Skip to main content


Showing posts from November, 2010

Beef & Boards Christmas

A Beef & Boards Christmas is back for its 18th year in a row. The variety show includes dozens of Christmas songs, gorgeous costumes and even a flying reindeer. Though this production has been around for almost two decades, this year director Doug Stark has revamped the stale elements and introduced some new ones.

For the first time, Eddie Curry acts as the show’s emcee, announcing performers and telling bad jokes. His easy banter provides the perfect does of sass to balance out the holiday saccharine. He holds the show together and keeps things moving along nicely.

The lead quartet features Christine Mild, who made a splash in this year’s “Always… Patsy Cline.” She’s a great fit for the show and adding her beautiful voice to the mix works well. John Vessels, who has quickly become one of my favorite performers at Beef & Boards, is another new addition. He’s shown that he is wonderful in comedic roles, like “Smoke on the Mountain,” but this role proves he has the v…

My Name is Asher Lev

The Phoenix Theatre’s Frank & Katrina Basile stage is current home to “My Name is Asher Lev.” The play, based on the Chaim Potok’s novel of the same name, explores the meaning of religion and art in a Hasidic Brooklyn community in the ‘50s.
Asher Lev is raised by his troubled mother, who was scarred by the unexpected death of her sibling, and his temperamental father. At a young age Asher shows a natural proclivity for painting and wants to become an artist. His parents are at a loss for how to respond to their son’s gift. His father is particularly baffled by his son’s desire to draw the world around him and is ashamed that he can’t let go of his “hobby.”

John Michael Goodson plays Asher from age 6 to adulthood with a giddy childishness at moments and an emotionally raw vulnerability at others. He’s tortured and confused by his compulsion to draw. First he questions the world with a child’s innocence, later he remains baffled by the same questions that haunted his youth. Bill Simmo…

Mary's Wedding

Mary’s Wedding, on stage now at the Indiana Repertory Theatre, is a quiet play about falling in love, the horrors of war and the place where those two elements sometimes meet. Set in the Canadian frontier at the start of WWI we meet Mary on the eve of her wedding as she dreams of her first love, Charlie. The two cross paths by chance when a thunderstorm forces them to seek shelter in a nearby barn. Soon their sweet courtship is interrupted by the harsh realities of trench warfare.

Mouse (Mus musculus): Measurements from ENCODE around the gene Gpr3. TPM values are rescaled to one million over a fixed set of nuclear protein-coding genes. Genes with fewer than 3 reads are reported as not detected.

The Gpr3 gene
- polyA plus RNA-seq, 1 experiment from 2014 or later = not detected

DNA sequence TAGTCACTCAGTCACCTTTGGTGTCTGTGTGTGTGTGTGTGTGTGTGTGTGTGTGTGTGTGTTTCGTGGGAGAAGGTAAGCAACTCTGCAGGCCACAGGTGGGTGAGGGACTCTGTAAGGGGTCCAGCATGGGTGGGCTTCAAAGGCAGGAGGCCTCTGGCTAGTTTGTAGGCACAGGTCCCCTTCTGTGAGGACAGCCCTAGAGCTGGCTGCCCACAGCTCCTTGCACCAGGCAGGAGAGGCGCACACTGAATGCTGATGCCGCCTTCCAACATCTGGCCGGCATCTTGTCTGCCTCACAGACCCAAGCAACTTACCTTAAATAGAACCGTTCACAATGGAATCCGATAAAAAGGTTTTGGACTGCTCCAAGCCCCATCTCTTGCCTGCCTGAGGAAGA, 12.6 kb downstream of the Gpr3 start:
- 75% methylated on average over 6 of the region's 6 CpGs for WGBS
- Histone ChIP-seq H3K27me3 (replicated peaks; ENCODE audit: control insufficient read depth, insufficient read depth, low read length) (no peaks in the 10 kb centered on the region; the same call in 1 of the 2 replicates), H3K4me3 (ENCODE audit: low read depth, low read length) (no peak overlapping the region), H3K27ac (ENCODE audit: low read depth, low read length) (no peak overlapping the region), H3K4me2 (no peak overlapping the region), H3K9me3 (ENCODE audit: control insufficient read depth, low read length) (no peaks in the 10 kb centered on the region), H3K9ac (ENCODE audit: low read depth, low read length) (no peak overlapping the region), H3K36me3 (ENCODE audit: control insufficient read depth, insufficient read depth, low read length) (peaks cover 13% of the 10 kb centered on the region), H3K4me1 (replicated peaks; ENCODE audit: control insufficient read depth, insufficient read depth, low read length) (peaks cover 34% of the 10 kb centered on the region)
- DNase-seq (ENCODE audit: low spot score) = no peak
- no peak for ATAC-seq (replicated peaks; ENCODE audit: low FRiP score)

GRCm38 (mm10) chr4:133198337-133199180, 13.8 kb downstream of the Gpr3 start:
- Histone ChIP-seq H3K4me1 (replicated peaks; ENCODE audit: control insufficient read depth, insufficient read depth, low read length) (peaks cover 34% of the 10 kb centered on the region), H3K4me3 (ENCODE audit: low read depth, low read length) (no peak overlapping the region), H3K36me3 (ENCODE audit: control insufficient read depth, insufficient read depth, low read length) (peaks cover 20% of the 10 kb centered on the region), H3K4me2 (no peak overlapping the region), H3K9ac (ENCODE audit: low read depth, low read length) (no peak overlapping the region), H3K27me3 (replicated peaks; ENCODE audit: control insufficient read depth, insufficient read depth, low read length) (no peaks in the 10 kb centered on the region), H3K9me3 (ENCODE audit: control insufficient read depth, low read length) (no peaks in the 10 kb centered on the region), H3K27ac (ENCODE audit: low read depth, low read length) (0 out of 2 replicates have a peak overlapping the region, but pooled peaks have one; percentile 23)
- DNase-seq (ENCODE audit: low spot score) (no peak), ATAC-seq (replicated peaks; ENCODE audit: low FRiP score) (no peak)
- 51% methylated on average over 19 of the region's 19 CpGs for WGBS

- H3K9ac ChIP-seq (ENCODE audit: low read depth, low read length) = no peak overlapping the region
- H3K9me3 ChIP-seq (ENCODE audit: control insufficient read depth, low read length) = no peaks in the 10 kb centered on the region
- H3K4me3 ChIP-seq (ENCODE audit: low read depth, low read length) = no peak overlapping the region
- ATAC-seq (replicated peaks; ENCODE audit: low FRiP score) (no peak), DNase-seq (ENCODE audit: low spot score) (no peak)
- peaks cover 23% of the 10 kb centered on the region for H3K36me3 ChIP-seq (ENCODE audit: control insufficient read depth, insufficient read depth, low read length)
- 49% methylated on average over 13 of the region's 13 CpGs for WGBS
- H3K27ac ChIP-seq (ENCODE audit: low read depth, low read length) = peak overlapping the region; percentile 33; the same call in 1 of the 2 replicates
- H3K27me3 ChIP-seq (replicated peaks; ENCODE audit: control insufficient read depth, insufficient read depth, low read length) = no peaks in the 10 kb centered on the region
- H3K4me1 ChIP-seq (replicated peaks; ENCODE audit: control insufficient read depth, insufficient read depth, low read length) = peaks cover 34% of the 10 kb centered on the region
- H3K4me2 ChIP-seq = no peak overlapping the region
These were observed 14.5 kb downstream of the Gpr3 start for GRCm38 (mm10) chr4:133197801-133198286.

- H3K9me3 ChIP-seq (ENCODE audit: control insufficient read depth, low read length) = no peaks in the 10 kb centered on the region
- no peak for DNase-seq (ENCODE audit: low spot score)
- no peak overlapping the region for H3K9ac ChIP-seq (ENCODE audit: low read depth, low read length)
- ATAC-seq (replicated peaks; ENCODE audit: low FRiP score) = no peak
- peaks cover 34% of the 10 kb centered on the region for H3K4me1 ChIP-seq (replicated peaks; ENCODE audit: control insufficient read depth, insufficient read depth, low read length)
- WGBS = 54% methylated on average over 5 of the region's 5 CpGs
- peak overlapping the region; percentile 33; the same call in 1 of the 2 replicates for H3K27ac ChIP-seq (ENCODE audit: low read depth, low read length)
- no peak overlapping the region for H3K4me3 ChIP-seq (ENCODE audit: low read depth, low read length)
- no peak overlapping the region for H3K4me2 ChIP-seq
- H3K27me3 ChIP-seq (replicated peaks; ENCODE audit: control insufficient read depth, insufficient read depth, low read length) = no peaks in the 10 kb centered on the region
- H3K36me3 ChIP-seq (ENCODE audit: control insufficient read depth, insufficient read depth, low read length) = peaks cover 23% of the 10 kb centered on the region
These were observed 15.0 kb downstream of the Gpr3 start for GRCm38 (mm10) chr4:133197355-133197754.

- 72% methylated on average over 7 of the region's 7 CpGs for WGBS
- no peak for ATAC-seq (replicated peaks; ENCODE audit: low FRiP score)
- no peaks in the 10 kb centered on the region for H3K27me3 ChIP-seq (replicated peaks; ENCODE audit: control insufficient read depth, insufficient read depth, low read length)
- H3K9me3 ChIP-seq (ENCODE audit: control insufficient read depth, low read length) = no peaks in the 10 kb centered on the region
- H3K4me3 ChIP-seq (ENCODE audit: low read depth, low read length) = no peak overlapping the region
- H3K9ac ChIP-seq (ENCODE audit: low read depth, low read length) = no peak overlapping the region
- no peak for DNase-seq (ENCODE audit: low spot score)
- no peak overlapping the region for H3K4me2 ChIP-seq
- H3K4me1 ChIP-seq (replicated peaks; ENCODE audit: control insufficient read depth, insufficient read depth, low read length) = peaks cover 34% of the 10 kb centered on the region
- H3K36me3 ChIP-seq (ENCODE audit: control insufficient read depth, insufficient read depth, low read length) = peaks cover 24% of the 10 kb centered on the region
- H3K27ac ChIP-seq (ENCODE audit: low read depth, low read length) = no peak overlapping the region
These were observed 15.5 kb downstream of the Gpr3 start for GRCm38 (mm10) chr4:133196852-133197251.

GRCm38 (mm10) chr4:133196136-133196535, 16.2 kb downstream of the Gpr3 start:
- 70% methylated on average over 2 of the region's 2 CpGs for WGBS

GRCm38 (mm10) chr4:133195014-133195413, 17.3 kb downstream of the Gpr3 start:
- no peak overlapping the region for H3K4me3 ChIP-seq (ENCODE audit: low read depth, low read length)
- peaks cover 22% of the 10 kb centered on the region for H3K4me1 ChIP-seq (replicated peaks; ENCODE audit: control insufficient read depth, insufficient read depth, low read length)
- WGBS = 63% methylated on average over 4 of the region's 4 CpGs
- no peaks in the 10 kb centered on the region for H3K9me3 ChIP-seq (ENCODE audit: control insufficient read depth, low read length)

As always, director James Still brought his own unique charm to the show. He decided to add a live cellist on stage throughout the performance. The talented musician is tucked away in an alcove ten-feet above the stage, but his presence is known every time he gently slides his bow across his strings. The sweet notes heighten each moment of exhilaration or pain and they add a palpable elegance to the production.

Wearing a simple white shift Gwendolyn Whiteside plays Mary with unbridled enthusiasm. In some scene…

The Belle of Amherst

Creating a play about the life of a recluse is no doubt a difficult undertaking, but “The Belle of Amherst,” on stage now at the Indianapolis Civic Theatre, manages it beautifully. Using facts about the life of poet Emily Dickinson’s, along with her letters and poems, playwright William Luce created the one-woman show celebrating Dickinson’s life.

The two-act production is set in Emily’s bedroom and living room and the stage in richly decorated as a 19th century New England home. Luce seamlessly wove many of the author’s own words into a candid conversation with the audience. This format allows people to connect with the poet on a personal level, while at the same time having a chance to appreciate her lyrical prose. Her poems are sprinkled throughout the show. At times she reads them aloud, at others she is simple making observations of the world in the only way she knows how.
Carrie Schlatter plays the poet with a childlike wonder of the world. She brings and impish glee to the role,…


It goes without saying that anyone who manages to snag a lead in the national tour of “Dreamgirls” obviously has the pipes to fill the role. The musical, currently on stage at the Murat Theatre, is a celebration of soul and ‘60s R&B as it chronicles the rise of the Dreamettes, a trio of female singers.

Each member of the cast brings a unique flavor to the production. Curtis is the picture of blind ambition. The pompadoured Jimmy blows the audience away with his over-the-top charisma. Deena transforms from an innocent girl to a strong woman. Supporting players, like C.C. White and Lorrell, provide just the right balance of enthusiasm and earnestness. They leave the main stage open for the big personalities, but provide a much-needed grounding element.

Effie, played by Indianapolis native Moya Angela, is a boiling pot of sass and attitude. Even when she is silent she smolders with an anger that radiates throughout the theater. She is shameless in her opinions, often to her detriment, …